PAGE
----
This approach would work well for authorities who have joint arrangements, with or without a lead authority, especially for shared financial services. The benefit of this method is that it allows for the procurement of the auditor to be managed without every authority in the arrangement appointing a separate panel.
If an authority decides to elect for this option, there are restrictions that they must be aware of. Firstly, authorities cannot delegate the appointment to a joint committee or lead authority. While an audit panel of more than one authority can recommend the appointment of the same auditor, the full council of each authority within the joint arrangements has to accept the recommendation, which runs the risk that not all the authorities will accept it.
Secondly, a multi-authority appointment must secure the services of an auditor who can satisfy the policy adopted by the panel about the provision of non-audit services by the auditor. Auditors are limited in the consultancy services they can provide over and above their role, highlighting the independence issue. The more authorities involved in an appointment, the more the risk that one or more firms in the market will be unable to meet the independence requirement.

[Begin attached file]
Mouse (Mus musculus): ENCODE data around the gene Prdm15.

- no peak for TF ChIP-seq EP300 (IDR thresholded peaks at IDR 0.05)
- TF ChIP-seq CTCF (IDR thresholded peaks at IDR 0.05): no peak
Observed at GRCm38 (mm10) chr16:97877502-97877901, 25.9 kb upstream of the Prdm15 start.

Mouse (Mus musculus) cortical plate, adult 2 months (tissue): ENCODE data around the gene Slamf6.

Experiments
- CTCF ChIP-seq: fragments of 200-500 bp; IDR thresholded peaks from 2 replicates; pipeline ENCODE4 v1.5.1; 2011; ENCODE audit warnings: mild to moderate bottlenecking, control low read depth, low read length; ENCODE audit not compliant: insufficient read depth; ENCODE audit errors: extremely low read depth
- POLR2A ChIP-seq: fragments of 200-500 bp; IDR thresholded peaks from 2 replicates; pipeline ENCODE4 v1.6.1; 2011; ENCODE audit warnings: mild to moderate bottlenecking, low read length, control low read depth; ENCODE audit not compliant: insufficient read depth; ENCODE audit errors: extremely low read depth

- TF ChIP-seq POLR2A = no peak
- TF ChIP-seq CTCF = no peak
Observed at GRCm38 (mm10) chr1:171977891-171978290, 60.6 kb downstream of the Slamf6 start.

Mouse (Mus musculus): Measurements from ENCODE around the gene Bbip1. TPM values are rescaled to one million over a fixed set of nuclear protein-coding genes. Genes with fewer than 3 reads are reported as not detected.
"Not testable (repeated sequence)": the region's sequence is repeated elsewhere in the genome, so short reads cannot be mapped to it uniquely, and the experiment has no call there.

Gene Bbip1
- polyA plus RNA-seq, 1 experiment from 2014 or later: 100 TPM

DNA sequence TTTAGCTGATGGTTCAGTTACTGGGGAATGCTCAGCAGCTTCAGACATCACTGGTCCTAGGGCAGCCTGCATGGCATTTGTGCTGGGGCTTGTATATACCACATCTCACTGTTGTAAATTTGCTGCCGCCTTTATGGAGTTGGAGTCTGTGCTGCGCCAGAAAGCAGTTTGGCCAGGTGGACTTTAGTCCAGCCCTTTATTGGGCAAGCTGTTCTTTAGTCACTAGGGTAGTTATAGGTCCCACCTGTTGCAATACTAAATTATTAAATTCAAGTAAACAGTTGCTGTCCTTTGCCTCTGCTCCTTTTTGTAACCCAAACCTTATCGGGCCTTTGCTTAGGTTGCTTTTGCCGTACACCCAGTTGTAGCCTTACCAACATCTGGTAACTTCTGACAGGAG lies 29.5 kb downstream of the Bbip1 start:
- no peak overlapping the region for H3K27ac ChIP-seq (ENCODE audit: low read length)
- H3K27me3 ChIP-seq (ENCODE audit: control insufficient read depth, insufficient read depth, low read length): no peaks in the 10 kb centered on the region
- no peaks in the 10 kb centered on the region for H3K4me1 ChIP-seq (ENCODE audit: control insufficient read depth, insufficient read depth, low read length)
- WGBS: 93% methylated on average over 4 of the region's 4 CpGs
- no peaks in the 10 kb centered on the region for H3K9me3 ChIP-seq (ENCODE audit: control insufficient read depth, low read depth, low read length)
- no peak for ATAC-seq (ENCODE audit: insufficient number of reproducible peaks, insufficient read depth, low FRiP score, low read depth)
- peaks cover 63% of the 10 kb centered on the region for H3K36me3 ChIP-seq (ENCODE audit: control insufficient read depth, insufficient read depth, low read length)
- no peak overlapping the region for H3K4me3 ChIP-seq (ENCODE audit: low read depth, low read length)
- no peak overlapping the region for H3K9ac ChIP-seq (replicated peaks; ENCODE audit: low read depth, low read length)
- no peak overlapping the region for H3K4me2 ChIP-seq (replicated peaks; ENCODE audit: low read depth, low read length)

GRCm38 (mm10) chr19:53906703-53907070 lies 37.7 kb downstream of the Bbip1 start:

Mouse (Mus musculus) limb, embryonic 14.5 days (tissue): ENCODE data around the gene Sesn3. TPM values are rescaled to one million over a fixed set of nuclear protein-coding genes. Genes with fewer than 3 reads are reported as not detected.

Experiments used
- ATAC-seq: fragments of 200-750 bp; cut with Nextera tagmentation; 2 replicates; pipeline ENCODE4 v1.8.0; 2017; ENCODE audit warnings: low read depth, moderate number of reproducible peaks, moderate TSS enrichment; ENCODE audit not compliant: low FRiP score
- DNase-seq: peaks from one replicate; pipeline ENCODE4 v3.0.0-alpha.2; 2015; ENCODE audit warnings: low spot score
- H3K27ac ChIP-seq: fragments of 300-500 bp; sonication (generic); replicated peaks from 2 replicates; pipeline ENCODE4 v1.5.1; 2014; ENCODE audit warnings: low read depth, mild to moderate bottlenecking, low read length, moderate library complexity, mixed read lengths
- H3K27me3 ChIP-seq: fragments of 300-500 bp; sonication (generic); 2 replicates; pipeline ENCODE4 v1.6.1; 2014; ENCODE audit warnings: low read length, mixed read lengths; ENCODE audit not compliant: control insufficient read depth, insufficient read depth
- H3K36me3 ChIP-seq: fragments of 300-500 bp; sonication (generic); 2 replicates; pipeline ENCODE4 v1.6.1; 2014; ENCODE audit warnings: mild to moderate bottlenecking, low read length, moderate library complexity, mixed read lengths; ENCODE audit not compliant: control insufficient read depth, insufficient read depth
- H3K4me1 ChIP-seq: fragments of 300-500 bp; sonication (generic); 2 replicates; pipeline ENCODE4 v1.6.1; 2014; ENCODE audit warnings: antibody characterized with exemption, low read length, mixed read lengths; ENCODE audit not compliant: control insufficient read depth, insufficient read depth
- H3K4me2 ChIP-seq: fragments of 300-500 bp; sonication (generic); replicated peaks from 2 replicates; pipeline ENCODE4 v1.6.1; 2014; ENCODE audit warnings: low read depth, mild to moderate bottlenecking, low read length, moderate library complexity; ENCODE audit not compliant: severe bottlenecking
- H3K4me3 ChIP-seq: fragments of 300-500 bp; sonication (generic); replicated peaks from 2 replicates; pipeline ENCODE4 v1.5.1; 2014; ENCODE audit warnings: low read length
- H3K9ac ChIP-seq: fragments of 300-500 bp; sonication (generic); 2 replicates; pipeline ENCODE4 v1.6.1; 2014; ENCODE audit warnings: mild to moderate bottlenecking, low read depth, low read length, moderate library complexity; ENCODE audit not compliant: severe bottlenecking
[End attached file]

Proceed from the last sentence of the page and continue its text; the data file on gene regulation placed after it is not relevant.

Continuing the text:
To overcome some of these problems one authority can take on the role of a central purchasing body, under the Public Contracts Regulations, and therefore award a framework contract to a number of audit firms, which can then be accessed by other authorities. However, framework contracts have a reduced maximum term of four years, while the pricing structure adopted will largely determine if contracts can be awarded under its terms without further competition. These contracts can offer the possibility of bulk discounts, depending on the number of authorities using them, and the costs of procurement may be shared as part of the terms. An authority is unlikely to use scarce time and resources in taking on this role unless it is confident a significant number of other authorities will use the framework and share the costs.